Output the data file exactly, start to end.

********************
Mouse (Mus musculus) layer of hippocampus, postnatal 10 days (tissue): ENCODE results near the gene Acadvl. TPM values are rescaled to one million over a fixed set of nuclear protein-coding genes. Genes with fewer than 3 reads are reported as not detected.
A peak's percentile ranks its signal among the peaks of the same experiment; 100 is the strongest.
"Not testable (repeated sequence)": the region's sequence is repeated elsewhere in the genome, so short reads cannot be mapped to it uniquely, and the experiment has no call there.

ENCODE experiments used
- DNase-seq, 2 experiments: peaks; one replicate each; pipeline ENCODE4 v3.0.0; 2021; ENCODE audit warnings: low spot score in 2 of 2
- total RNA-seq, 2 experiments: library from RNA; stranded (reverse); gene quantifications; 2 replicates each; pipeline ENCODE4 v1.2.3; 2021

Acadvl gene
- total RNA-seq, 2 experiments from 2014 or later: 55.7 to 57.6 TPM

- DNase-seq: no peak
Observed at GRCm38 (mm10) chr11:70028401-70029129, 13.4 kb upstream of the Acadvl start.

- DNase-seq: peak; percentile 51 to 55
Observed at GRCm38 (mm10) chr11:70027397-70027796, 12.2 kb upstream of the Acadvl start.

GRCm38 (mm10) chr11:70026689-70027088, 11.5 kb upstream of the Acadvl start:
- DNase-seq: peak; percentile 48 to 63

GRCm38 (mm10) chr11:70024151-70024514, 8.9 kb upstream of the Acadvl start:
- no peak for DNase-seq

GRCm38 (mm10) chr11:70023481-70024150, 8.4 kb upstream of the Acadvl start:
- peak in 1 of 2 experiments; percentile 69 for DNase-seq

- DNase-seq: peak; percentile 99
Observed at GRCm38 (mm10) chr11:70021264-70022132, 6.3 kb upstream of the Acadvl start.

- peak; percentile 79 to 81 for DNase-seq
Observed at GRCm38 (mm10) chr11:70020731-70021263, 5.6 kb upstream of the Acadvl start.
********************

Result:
Mouse (Mus musculus) layer of hippocampus, postnatal 10 days (tissue): ENCODE results near the gene Acadvl. TPM values are rescaled to one million over a fixed set of nuclear protein-coding genes. Genes with fewer than 3 reads are reported as not detected.
A peak's percentile ranks its signal among the peaks of the same experiment; 100 is the strongest.
"Not testable (repeated sequence)": the region's sequence is repeated elsewhere in the genome, so short reads cannot be mapped to it uniquely, and the experiment has no call there.

ENCODE experiments used
- DNase-seq, 2 experiments: peaks; one replicate each; pipeline ENCODE4 v3.0.0; 2021; ENCODE audit warnings: low spot score in 2 of 2
- total RNA-seq, 2 experiments: library from RNA; stranded (reverse); gene quantifications; 2 replicates each; pipeline ENCODE4 v1.2.3; 2021

Acadvl gene
- total RNA-seq, 2 experiments from 2014 or later: 55.7 to 57.6 TPM

- DNase-seq: no peak
Observed at GRCm38 (mm10) chr11:70028401-70029129, 13.4 kb upstream of the Acadvl start.

- DNase-seq: peak; percentile 51 to 55
Observed at GRCm38 (mm10) chr11:70027397-70027796, 12.2 kb upstream of the Acadvl start.

GRCm38 (mm10) chr11:70026689-70027088, 11.5 kb upstream of the Acadvl start:
- DNase-seq: peak; percentile 48 to 63

GRCm38 (mm10) chr11:70024151-70024514, 8.9 kb upstream of the Acadvl start:
- no peak for DNase-seq

GRCm38 (mm10) chr11:70023481-70024150, 8.4 kb upstream of the Acadvl start:
- peak in 1 of 2 experiments; percentile 69 for DNase-seq

- DNase-seq: peak; percentile 99
Observed at GRCm38 (mm10) chr11:70021264-70022132, 6.3 kb upstream of the Acadvl start.

- peak; percentile 79 to 81 for DNase-seq
Observed at GRCm38 (mm10) chr11:70020731-70021263, 5.6 kb upstream of the Acadvl start.